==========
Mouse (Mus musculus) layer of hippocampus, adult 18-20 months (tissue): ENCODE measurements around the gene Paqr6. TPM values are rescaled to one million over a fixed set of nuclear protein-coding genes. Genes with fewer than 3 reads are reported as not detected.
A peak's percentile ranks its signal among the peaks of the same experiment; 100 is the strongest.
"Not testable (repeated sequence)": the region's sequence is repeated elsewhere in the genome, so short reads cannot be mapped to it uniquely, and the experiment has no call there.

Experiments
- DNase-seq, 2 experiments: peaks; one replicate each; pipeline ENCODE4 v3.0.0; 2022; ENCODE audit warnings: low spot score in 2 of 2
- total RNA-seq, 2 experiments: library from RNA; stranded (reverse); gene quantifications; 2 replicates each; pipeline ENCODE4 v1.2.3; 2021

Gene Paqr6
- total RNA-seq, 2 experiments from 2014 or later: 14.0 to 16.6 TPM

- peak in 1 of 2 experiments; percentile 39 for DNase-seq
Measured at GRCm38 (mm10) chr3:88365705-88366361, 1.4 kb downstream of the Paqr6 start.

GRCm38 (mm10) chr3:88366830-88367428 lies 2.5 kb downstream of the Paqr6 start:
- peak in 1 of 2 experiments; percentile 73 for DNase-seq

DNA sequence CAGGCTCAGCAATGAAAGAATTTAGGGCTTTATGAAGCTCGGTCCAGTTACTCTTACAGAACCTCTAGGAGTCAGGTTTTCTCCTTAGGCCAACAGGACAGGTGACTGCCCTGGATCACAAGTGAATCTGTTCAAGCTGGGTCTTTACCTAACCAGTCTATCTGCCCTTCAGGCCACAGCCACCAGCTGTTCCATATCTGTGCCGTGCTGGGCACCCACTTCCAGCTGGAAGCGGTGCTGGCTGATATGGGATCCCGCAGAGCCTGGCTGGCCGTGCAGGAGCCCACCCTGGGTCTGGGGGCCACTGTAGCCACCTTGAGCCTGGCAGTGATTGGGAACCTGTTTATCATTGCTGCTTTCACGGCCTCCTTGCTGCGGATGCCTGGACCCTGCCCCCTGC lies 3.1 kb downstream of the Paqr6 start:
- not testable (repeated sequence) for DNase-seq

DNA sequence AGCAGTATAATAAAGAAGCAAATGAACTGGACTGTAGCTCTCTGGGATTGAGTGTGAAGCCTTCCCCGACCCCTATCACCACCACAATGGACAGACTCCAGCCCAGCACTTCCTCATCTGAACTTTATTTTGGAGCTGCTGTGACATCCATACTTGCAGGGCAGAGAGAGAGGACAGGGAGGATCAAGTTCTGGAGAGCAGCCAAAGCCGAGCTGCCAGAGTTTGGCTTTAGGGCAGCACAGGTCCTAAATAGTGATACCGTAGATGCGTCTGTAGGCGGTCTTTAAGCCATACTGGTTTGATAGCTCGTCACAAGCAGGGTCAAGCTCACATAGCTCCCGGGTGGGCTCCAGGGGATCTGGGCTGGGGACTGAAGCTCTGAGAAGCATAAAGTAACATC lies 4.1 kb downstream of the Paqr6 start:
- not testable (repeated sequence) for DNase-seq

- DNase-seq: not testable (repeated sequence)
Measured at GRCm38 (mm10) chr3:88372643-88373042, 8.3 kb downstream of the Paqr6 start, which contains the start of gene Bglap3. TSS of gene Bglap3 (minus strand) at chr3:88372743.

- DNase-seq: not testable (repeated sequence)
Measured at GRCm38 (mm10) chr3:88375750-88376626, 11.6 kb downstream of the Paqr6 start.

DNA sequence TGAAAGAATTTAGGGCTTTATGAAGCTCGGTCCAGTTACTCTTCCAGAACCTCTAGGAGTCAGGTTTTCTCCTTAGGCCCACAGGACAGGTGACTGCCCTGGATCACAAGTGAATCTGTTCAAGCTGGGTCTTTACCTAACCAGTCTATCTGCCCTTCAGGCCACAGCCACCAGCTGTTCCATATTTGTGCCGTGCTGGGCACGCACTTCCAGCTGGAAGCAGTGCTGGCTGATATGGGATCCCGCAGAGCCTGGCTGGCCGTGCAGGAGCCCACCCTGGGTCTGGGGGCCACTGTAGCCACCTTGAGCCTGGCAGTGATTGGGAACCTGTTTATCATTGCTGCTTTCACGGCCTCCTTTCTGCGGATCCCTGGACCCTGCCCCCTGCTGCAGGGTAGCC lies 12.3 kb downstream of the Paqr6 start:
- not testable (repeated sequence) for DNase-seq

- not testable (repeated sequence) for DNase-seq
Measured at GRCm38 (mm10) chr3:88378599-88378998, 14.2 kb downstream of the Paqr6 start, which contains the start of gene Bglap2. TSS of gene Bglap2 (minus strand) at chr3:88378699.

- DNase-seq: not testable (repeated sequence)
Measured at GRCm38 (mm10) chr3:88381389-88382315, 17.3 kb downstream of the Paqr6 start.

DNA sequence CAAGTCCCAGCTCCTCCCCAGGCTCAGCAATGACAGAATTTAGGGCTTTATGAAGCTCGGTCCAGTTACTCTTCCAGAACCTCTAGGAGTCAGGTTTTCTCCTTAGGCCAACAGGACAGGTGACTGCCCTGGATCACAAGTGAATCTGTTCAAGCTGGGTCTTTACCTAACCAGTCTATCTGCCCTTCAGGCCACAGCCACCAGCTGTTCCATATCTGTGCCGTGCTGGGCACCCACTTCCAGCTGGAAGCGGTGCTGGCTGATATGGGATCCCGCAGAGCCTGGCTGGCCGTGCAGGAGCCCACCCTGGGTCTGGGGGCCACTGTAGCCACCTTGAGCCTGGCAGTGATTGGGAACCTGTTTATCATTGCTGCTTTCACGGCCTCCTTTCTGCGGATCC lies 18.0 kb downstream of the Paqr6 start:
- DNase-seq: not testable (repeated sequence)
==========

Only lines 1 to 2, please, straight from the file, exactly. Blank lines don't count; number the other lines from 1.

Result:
Mouse (Mus musculus) layer of hippocampus, adult 18-20 months (tissue): ENCODE measurements around the gene Paqr6. TPM values are rescaled to one million over a fixed set of nuclear protein-coding genes. Genes with fewer than 3 reads are reported as not detected.
A peak's percentile ranks its signal among the peaks of the same experiment; 100 is the strongest.